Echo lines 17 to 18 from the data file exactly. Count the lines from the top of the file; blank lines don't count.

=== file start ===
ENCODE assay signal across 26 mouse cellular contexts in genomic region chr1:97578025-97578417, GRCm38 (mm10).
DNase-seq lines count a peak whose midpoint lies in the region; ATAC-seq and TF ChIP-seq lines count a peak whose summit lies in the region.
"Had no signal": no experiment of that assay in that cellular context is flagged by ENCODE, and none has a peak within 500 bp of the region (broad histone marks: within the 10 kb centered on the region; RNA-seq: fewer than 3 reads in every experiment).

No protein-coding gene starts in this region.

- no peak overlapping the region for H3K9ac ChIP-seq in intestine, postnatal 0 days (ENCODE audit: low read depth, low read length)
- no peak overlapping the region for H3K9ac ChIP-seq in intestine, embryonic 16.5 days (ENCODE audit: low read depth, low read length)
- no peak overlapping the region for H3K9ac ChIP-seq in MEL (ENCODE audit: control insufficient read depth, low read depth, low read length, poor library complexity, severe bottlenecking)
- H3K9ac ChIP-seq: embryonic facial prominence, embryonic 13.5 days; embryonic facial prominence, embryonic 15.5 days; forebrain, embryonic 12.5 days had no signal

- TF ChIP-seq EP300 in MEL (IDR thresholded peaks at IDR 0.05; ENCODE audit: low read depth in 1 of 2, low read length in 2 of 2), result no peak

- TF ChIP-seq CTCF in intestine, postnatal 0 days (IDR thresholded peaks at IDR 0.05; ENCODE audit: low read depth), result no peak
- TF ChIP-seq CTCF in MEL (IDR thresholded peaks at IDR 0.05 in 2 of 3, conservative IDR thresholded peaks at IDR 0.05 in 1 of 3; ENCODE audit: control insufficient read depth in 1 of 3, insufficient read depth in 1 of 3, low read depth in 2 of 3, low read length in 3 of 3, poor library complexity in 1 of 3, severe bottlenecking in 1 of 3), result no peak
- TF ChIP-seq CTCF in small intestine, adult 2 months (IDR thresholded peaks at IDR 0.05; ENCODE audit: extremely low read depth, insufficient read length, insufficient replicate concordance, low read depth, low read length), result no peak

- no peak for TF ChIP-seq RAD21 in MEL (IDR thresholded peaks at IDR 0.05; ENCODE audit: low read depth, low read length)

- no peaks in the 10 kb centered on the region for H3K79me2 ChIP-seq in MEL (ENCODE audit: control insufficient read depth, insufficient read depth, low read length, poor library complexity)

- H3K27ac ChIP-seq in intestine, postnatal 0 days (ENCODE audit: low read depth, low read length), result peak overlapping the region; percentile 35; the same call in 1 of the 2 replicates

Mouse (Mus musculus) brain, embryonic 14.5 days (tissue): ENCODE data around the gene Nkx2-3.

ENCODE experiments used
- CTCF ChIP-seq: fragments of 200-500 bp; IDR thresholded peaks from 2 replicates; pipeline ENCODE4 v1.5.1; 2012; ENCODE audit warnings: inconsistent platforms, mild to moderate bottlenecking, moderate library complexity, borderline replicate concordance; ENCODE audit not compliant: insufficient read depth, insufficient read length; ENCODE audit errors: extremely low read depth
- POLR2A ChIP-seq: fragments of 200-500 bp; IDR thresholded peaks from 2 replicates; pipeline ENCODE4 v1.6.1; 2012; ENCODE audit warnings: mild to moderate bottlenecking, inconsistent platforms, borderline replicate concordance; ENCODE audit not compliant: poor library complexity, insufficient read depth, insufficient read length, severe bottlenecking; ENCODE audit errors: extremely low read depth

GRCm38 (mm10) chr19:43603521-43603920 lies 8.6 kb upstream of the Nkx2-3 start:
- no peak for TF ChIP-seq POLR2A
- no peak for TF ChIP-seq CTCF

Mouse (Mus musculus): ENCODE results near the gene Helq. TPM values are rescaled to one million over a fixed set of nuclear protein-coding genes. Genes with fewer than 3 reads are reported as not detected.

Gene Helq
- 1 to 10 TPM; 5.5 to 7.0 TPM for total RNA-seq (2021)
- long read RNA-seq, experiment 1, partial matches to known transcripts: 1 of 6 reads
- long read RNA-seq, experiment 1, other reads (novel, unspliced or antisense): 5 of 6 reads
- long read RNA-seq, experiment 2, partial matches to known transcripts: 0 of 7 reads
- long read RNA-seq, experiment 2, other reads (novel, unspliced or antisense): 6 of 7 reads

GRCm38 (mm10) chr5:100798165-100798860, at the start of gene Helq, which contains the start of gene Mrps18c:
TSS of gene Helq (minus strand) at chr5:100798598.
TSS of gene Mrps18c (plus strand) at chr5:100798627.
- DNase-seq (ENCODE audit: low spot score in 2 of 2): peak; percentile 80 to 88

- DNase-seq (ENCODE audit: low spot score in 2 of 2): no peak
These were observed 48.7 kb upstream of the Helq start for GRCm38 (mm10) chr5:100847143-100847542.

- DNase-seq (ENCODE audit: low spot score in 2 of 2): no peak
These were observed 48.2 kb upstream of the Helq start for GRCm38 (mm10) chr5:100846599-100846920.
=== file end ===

ENCODE experiments used
- CTCF ChIP-seq: fragments of 200-500 bp; IDR thresholded peaks from 2 replicates; pipeline ENCODE4 v1.5.1; 2012; ENCODE audit warnings: inconsistent platforms, mild to moderate bottlenecking, moderate library complexity, borderline replicate concordance; ENCODE audit not compliant: insufficient read depth, insufficient read length; ENCODE audit errors: extremely low read depth